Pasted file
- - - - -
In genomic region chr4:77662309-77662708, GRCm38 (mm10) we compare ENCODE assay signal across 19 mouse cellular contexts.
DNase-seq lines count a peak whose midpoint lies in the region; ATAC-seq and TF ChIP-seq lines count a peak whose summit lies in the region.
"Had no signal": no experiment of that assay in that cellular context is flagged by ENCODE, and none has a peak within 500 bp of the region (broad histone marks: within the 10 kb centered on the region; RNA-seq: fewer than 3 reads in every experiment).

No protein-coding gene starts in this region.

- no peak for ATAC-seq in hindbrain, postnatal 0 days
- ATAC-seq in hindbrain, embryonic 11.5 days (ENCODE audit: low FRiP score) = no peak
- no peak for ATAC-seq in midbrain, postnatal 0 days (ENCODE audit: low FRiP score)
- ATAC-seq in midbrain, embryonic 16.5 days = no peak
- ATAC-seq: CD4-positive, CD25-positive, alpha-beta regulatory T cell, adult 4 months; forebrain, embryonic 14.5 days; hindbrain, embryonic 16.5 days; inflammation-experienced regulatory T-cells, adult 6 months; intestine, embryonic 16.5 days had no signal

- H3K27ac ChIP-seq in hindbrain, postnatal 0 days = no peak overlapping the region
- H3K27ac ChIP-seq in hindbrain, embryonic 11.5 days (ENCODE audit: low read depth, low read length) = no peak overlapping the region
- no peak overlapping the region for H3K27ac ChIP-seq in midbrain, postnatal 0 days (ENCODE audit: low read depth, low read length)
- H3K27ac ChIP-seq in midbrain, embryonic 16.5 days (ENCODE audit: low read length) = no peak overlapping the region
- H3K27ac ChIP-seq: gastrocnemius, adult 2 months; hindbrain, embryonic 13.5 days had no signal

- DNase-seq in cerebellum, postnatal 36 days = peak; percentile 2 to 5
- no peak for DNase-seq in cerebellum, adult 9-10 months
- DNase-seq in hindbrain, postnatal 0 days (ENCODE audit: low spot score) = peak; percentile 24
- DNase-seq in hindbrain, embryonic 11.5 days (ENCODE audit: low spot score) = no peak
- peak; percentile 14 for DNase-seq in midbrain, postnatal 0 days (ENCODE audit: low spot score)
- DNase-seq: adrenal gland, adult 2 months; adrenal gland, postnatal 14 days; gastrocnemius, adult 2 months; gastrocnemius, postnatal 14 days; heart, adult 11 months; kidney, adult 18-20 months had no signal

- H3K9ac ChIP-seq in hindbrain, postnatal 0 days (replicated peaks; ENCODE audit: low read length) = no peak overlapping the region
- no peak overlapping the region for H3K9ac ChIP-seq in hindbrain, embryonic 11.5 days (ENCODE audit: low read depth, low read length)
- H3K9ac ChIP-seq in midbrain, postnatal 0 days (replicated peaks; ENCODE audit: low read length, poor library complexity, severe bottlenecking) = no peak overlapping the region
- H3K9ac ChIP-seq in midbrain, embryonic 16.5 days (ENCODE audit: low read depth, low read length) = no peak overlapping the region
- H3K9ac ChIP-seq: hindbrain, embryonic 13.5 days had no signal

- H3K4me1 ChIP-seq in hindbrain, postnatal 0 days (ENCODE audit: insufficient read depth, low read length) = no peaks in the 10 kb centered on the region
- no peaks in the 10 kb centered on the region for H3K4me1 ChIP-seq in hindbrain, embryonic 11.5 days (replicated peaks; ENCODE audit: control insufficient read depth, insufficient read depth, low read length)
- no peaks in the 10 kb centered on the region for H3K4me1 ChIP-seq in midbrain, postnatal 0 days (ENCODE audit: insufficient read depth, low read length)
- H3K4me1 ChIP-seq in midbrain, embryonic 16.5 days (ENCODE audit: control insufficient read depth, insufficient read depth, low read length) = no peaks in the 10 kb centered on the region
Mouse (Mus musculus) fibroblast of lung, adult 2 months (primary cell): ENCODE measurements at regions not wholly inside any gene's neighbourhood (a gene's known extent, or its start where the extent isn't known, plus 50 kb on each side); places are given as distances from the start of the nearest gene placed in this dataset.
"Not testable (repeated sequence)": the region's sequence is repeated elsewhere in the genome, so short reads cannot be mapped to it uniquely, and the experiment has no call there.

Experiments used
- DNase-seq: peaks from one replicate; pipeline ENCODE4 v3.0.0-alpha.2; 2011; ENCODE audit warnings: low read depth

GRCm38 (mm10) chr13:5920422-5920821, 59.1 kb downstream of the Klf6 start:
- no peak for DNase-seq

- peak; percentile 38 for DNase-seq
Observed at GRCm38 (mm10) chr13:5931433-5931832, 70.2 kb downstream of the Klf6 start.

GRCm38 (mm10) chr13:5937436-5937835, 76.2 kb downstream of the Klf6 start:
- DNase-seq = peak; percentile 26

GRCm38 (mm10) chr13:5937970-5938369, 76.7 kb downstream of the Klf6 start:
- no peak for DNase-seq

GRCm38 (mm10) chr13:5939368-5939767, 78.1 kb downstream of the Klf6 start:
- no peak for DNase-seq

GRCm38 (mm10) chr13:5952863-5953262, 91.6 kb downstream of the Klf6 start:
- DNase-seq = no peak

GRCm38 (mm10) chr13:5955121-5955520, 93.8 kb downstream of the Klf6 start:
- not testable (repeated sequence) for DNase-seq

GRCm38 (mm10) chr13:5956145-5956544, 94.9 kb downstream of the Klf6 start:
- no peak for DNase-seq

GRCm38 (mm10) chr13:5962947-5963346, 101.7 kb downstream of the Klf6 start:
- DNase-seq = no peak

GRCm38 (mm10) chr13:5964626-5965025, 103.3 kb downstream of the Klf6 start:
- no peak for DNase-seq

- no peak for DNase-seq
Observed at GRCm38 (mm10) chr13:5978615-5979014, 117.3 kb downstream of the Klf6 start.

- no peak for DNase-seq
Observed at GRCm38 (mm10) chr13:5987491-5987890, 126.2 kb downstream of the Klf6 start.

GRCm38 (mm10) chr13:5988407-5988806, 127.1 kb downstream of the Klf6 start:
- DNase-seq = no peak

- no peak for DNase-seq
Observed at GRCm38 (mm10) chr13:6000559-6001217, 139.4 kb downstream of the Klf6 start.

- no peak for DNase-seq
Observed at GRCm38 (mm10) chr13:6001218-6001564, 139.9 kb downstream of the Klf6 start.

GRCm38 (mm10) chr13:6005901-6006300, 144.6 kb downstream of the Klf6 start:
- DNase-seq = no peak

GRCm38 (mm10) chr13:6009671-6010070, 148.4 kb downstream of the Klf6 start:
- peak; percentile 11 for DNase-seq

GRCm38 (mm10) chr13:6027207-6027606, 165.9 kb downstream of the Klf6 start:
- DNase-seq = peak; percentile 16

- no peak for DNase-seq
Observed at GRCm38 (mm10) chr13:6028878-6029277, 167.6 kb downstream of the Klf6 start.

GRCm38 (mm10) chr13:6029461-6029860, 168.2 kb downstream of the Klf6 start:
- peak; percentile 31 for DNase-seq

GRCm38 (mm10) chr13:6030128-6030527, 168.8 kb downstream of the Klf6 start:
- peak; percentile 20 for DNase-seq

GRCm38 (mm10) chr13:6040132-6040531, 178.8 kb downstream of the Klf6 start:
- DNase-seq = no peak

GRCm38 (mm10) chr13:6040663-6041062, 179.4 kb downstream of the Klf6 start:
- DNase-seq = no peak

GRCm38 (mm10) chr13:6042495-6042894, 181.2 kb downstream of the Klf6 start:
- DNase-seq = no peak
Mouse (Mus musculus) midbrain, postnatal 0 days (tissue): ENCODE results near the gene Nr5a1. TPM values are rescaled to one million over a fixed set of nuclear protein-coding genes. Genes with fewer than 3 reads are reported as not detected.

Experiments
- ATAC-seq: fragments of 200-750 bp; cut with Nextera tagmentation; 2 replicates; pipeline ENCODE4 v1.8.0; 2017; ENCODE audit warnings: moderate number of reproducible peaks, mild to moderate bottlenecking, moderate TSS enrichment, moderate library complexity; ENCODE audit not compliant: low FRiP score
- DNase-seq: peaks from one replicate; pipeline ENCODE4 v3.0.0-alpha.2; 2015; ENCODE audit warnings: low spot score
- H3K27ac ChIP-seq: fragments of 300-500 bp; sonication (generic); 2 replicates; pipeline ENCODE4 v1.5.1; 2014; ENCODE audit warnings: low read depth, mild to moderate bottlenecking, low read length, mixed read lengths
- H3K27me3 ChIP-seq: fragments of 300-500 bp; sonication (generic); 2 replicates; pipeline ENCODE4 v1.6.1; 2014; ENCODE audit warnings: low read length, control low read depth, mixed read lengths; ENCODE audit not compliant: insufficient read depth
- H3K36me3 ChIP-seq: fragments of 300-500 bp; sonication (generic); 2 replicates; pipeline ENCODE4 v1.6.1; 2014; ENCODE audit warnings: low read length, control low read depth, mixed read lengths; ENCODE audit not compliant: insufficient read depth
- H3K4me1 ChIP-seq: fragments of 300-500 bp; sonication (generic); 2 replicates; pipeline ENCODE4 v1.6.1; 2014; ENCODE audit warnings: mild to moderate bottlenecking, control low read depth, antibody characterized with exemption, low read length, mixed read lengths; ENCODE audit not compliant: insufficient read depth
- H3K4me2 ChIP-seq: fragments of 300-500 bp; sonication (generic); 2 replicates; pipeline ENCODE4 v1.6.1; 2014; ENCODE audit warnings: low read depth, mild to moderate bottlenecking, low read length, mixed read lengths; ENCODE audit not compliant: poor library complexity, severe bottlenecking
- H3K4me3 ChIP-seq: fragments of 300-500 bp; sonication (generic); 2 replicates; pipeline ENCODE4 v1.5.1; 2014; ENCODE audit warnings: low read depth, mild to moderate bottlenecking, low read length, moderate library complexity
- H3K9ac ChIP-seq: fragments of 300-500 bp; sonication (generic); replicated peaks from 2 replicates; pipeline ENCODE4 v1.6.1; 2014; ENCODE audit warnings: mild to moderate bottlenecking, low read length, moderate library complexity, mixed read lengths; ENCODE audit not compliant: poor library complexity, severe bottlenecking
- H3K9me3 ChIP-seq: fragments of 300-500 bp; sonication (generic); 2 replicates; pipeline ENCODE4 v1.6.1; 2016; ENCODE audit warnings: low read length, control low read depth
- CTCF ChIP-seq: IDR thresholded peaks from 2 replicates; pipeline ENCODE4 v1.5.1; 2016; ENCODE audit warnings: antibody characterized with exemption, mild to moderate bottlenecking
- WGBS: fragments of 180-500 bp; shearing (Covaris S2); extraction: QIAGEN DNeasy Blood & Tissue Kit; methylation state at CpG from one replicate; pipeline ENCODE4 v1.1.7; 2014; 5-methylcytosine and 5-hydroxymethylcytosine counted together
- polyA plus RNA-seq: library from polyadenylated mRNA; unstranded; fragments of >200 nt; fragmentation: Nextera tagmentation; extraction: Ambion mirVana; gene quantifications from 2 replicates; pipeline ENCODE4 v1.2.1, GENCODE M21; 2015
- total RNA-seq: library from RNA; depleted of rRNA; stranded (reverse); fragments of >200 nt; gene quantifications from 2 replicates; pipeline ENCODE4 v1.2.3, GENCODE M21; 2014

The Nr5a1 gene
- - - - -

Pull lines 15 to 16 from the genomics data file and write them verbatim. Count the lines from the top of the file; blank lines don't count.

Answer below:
- DNase-seq in cerebellum, postnatal 36 days = peak; percentile 2 to 5
- no peak for DNase-seq in cerebellum, adult 9-10 months